Android smartphones are targeted by dangerous spyware that listens to your conversations
A malicious private surveillance firm sold access to nearly half a dozen major security holes in Chrome and Android last year to government-affiliated hackers, Google has revealed.
According to Google’s Threat Analysis Group (TAG), at least eight governments around the world have bought a set of 5 Android zero-day flaws from a company called Cytrox and use them to install spyware on their targets’ cell phones. According to a recent Google report, this development highlights the sophistication of the monitoring offers available on the market.
These flaws are therefore likely to be among the 58 zero-day flaws that Google identified in 2021. However, as Maddie Stone points out in a recent update to Google’s Project Zero, ” the sharp increase in 0-day flaws in the wild in 2021 is due to increased detection and disclosure of these 0-day flaws, rather than just an increase in their use “.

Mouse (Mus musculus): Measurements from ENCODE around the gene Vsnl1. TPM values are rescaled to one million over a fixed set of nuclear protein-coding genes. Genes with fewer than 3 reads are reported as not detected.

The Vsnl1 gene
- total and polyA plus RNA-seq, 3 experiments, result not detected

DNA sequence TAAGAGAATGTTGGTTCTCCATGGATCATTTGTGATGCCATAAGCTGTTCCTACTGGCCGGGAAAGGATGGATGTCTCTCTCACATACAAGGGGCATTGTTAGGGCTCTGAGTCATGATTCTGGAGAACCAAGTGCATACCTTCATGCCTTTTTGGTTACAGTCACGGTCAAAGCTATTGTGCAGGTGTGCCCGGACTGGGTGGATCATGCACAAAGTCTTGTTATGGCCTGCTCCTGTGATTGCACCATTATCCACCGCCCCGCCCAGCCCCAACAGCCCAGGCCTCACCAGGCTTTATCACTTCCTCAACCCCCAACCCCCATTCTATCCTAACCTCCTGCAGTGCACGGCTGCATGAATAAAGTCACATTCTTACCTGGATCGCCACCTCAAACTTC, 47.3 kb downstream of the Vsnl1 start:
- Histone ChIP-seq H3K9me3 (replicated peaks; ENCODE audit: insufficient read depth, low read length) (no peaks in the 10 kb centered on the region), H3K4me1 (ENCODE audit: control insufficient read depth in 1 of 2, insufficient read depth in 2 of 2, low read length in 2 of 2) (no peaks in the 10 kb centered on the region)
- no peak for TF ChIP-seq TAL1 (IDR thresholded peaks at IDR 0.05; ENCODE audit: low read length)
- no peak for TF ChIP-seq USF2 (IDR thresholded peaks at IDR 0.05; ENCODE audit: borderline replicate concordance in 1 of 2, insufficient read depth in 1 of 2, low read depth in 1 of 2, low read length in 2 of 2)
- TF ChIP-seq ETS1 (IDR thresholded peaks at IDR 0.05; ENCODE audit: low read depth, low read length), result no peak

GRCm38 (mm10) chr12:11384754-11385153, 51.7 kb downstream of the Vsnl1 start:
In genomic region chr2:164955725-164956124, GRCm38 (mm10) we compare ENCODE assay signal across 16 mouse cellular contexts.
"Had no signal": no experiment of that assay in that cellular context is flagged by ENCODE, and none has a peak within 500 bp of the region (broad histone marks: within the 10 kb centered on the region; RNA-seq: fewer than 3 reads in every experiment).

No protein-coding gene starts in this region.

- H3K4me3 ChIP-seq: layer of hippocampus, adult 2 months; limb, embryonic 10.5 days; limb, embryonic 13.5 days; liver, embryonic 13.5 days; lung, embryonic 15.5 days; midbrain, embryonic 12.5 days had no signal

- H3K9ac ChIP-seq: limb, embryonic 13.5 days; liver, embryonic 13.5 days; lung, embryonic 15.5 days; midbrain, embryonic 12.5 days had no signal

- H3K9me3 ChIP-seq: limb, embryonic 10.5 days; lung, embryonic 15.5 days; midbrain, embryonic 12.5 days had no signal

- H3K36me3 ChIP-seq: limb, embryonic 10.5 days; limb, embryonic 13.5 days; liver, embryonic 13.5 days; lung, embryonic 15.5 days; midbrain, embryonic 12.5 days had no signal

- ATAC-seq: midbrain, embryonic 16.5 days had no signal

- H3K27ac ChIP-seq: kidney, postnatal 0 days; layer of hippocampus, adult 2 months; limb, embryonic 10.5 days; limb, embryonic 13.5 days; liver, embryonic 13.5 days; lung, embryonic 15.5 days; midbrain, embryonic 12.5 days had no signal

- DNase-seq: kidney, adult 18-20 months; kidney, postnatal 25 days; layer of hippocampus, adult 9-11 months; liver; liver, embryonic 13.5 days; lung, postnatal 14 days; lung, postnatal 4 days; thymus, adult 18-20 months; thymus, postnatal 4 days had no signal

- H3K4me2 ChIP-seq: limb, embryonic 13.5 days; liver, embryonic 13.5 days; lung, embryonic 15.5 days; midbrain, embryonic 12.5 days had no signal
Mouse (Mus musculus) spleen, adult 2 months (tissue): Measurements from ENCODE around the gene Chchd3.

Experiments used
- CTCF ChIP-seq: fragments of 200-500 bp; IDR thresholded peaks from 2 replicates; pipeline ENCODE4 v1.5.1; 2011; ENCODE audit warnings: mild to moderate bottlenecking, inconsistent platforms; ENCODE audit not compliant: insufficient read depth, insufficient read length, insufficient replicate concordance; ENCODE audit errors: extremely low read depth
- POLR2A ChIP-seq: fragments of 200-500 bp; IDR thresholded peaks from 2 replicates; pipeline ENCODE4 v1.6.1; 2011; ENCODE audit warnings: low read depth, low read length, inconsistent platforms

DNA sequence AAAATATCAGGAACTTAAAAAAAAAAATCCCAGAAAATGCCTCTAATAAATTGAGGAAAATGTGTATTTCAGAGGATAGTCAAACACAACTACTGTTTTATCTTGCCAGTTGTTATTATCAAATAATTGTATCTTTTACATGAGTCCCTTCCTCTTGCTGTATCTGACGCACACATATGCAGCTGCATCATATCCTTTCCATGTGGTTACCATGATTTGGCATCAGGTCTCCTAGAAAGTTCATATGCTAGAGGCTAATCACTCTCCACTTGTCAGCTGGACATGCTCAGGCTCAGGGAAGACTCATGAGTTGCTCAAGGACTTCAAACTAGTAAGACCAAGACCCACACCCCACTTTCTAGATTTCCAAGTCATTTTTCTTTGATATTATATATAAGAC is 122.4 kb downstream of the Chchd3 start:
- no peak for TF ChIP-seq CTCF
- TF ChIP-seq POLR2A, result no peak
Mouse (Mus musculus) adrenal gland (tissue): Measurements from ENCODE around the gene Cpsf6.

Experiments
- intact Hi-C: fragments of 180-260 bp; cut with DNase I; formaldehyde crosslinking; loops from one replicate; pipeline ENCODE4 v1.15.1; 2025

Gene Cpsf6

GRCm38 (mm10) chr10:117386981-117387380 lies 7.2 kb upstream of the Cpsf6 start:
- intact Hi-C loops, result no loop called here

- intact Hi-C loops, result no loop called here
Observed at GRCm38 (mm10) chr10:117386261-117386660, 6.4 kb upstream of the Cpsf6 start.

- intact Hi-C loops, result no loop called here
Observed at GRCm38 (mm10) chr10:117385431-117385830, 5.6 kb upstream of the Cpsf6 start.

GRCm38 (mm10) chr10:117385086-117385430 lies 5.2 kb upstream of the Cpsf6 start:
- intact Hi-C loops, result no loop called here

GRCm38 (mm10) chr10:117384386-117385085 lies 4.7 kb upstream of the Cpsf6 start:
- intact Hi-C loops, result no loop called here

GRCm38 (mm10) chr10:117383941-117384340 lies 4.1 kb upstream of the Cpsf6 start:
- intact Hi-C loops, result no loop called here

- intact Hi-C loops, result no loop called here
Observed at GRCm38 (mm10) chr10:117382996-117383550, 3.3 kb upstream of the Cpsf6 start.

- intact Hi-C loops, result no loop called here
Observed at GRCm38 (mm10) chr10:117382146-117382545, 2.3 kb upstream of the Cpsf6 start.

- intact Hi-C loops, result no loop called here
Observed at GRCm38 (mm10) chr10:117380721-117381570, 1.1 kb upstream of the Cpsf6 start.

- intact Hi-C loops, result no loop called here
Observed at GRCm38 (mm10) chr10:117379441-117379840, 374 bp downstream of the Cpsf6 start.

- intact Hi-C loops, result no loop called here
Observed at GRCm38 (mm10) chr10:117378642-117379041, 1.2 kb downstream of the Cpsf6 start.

How did Cytrox install spyware on victims’ phones?
Although we don’t know much about the Cytrox company, researchers have revealed that the headquarters are in Skopje, North Macedonia, and that the spyware used by the company is capable of recording audio dataadd CA certificates and hide applications.
According to Google, victims were emailed links to a fake website that installed spyware called Predator, a program similar to NSO Group’s Pegasus, capable of activating the microphone and performing other unwanted surveillance acts. Besides listening to conversations, the Cytrox malware can also hijack call logs and text messages, while monitoring notifications to evade detection.
Cytrox reportedly packaged loopholes to access Android smartphones and sold them to various government-backed actors in Egypt, Armenia, Greece, Madagascar, Ivory Coast, Serbia, Spain and Indonesia, who in turn used the bugs in at least three different campaigns between August and October 2021.
In December 2021, Meta disclosed that it had taken steps to remove approximately 300 Facebook and Instagram accounts that Cytrox used in its compromise campaigns.